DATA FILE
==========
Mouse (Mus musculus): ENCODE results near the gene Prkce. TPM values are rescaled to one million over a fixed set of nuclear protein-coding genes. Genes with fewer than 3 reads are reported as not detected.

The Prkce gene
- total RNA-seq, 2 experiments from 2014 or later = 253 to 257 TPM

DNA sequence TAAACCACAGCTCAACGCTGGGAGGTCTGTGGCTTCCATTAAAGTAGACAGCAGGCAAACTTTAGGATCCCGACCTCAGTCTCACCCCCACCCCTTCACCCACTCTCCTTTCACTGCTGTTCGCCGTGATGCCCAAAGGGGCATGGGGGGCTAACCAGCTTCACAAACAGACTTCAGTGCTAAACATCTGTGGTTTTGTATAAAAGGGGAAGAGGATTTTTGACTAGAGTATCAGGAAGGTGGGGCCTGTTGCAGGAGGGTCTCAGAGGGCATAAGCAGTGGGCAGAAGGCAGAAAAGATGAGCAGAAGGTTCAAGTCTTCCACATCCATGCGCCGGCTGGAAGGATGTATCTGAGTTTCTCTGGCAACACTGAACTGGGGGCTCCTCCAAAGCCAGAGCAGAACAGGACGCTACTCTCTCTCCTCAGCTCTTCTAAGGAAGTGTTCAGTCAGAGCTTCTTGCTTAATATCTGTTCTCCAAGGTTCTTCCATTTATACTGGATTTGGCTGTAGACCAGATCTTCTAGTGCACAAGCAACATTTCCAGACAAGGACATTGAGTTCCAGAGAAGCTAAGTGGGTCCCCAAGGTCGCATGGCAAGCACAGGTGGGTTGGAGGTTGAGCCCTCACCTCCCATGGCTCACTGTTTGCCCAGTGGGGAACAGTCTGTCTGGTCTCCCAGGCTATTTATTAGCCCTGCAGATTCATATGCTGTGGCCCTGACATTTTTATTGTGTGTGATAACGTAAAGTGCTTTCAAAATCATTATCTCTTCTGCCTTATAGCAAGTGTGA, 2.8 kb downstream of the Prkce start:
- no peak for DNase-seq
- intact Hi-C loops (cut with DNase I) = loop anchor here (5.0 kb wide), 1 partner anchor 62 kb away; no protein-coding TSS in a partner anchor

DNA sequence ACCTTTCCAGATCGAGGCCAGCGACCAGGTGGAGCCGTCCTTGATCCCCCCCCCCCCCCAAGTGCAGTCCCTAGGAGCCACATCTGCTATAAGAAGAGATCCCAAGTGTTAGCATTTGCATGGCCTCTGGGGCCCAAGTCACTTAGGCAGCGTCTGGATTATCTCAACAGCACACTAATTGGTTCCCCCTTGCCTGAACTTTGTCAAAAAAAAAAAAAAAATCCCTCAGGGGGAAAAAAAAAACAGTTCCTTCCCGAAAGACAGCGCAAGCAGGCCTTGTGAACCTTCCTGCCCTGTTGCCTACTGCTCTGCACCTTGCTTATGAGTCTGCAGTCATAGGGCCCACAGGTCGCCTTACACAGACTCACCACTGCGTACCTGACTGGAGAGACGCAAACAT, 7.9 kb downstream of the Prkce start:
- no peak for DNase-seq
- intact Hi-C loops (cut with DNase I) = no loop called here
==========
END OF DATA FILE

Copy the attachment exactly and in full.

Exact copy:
Mouse (Mus musculus): ENCODE results near the gene Prkce. TPM values are rescaled to one million over a fixed set of nuclear protein-coding genes. Genes with fewer than 3 reads are reported as not detected.

The Prkce gene
- total RNA-seq, 2 experiments from 2014 or later = 253 to 257 TPM

DNA sequence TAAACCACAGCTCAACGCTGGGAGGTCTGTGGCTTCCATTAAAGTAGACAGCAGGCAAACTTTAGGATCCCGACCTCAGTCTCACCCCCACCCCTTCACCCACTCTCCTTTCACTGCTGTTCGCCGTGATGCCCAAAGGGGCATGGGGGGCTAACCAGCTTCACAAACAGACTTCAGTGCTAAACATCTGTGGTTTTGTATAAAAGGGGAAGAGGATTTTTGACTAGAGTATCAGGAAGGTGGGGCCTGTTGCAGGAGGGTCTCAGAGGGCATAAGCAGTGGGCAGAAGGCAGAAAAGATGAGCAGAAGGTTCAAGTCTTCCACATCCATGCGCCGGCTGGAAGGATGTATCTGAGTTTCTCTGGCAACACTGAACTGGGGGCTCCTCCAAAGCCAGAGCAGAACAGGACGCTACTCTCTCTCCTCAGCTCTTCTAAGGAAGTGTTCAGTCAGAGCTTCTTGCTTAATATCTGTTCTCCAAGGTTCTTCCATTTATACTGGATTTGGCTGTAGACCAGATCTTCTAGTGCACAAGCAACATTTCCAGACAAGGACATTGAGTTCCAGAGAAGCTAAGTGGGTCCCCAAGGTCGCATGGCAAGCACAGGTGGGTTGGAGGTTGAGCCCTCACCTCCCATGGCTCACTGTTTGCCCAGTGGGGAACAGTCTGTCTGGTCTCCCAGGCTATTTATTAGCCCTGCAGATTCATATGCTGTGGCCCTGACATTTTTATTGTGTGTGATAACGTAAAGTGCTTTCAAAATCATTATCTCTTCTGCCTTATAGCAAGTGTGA, 2.8 kb downstream of the Prkce start:
- no peak for DNase-seq
- intact Hi-C loops (cut with DNase I) = loop anchor here (5.0 kb wide), 1 partner anchor 62 kb away; no protein-coding TSS in a partner anchor

DNA sequence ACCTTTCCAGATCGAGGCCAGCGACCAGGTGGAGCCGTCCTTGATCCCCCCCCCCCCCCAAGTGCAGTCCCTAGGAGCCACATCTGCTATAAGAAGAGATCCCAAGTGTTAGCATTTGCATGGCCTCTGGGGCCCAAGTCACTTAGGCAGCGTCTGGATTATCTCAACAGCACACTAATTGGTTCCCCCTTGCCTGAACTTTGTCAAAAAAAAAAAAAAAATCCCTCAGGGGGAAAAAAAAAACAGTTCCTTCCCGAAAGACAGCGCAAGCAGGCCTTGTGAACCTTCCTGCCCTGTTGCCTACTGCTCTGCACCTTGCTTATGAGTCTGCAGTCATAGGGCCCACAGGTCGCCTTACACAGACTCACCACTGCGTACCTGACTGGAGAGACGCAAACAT, 7.9 kb downstream of the Prkce start:
- no peak for DNase-seq
- intact Hi-C loops (cut with DNase I) = no loop called here